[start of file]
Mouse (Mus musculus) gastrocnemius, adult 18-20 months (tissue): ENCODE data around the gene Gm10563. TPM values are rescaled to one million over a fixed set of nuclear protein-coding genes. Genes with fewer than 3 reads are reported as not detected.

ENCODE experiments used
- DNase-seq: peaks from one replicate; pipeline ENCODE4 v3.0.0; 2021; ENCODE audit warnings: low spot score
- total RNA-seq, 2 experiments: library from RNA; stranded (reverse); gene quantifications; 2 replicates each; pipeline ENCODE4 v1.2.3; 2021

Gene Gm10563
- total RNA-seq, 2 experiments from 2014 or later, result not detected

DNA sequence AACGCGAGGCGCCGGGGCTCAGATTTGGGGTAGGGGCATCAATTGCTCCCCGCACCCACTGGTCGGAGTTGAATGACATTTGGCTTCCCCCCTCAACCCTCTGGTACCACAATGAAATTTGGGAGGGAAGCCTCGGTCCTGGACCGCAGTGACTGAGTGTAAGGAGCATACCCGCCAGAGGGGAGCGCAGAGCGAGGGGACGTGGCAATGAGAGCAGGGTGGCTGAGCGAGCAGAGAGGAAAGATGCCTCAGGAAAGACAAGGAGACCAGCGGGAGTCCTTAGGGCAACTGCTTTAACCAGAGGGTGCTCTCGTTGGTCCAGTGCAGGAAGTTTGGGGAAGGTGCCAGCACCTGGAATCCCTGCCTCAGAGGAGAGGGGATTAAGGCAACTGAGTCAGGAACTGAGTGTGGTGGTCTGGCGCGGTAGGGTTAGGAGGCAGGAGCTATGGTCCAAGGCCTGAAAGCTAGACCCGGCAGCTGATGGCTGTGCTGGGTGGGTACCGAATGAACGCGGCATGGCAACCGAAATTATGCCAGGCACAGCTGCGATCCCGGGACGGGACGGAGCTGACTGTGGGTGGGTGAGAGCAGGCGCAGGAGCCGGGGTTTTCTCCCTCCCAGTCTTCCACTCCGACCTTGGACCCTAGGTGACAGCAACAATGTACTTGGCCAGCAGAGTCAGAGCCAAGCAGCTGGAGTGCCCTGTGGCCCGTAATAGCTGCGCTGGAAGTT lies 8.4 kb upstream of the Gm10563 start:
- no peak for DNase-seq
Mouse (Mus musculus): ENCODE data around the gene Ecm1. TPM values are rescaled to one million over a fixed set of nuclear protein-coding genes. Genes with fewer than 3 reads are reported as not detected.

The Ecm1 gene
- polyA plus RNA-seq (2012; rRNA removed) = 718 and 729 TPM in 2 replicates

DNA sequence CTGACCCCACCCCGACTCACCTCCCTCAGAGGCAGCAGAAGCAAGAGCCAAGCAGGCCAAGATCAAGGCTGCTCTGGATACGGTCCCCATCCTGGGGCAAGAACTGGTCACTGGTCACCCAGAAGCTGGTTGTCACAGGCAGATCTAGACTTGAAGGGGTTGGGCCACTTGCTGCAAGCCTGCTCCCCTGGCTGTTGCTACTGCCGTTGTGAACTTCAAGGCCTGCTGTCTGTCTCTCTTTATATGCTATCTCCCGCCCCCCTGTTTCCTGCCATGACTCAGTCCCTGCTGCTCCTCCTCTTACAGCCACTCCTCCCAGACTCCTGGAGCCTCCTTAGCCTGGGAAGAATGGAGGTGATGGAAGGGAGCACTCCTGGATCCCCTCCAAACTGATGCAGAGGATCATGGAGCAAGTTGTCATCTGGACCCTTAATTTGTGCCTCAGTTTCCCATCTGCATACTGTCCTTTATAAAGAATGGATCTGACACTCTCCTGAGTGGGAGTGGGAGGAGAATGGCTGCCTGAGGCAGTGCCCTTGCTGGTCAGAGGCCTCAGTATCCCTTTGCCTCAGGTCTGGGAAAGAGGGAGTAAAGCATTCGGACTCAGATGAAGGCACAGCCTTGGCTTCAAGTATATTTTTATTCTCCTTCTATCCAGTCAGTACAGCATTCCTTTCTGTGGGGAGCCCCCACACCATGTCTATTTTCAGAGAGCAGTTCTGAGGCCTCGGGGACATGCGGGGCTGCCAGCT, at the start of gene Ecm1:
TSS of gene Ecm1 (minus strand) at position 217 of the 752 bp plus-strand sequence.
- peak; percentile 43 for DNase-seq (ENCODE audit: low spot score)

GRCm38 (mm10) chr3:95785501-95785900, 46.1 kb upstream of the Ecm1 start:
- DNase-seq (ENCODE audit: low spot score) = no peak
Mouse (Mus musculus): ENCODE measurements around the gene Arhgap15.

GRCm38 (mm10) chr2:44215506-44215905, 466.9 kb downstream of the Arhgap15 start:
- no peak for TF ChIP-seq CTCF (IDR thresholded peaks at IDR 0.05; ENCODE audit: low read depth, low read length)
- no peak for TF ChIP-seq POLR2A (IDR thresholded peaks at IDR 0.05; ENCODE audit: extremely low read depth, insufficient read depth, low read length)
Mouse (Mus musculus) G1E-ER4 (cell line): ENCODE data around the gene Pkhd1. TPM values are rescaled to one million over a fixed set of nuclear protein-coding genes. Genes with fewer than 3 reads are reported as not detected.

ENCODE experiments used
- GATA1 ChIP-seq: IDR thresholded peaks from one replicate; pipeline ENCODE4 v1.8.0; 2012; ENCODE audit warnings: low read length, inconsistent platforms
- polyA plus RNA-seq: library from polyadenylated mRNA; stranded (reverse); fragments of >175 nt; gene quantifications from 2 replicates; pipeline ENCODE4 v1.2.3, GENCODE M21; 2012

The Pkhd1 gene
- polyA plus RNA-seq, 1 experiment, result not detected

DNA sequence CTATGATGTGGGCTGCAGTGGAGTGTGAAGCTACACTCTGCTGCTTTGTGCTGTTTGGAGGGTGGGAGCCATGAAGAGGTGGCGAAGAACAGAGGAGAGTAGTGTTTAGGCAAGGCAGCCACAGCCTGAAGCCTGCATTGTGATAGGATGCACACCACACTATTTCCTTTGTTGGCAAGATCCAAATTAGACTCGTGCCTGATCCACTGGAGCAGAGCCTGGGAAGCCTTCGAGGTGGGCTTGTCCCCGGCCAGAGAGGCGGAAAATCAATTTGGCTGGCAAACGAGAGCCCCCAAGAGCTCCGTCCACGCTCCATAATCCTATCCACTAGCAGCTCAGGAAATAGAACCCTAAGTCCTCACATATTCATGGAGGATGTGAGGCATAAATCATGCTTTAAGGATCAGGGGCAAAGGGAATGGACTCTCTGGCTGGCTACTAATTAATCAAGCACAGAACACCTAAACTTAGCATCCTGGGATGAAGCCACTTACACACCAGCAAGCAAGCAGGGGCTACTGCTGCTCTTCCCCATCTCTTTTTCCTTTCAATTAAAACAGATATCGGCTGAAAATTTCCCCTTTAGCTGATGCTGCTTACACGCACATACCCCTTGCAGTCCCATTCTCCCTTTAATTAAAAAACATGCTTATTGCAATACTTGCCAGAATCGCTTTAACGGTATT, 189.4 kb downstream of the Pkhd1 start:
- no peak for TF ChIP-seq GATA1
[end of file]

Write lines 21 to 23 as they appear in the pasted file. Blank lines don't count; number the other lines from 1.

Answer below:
Mouse (Mus musculus) G1E-ER4 (cell line): ENCODE data around the gene Pkhd1. TPM values are rescaled to one million over a fixed set of nuclear protein-coding genes. Genes with fewer than 3 reads are reported as not detected.

ENCODE experiments used
- GATA1 ChIP-seq: IDR thresholded peaks from one replicate; pipeline ENCODE4 v1.8.0; 2012; ENCODE audit warnings: low read length, inconsistent platforms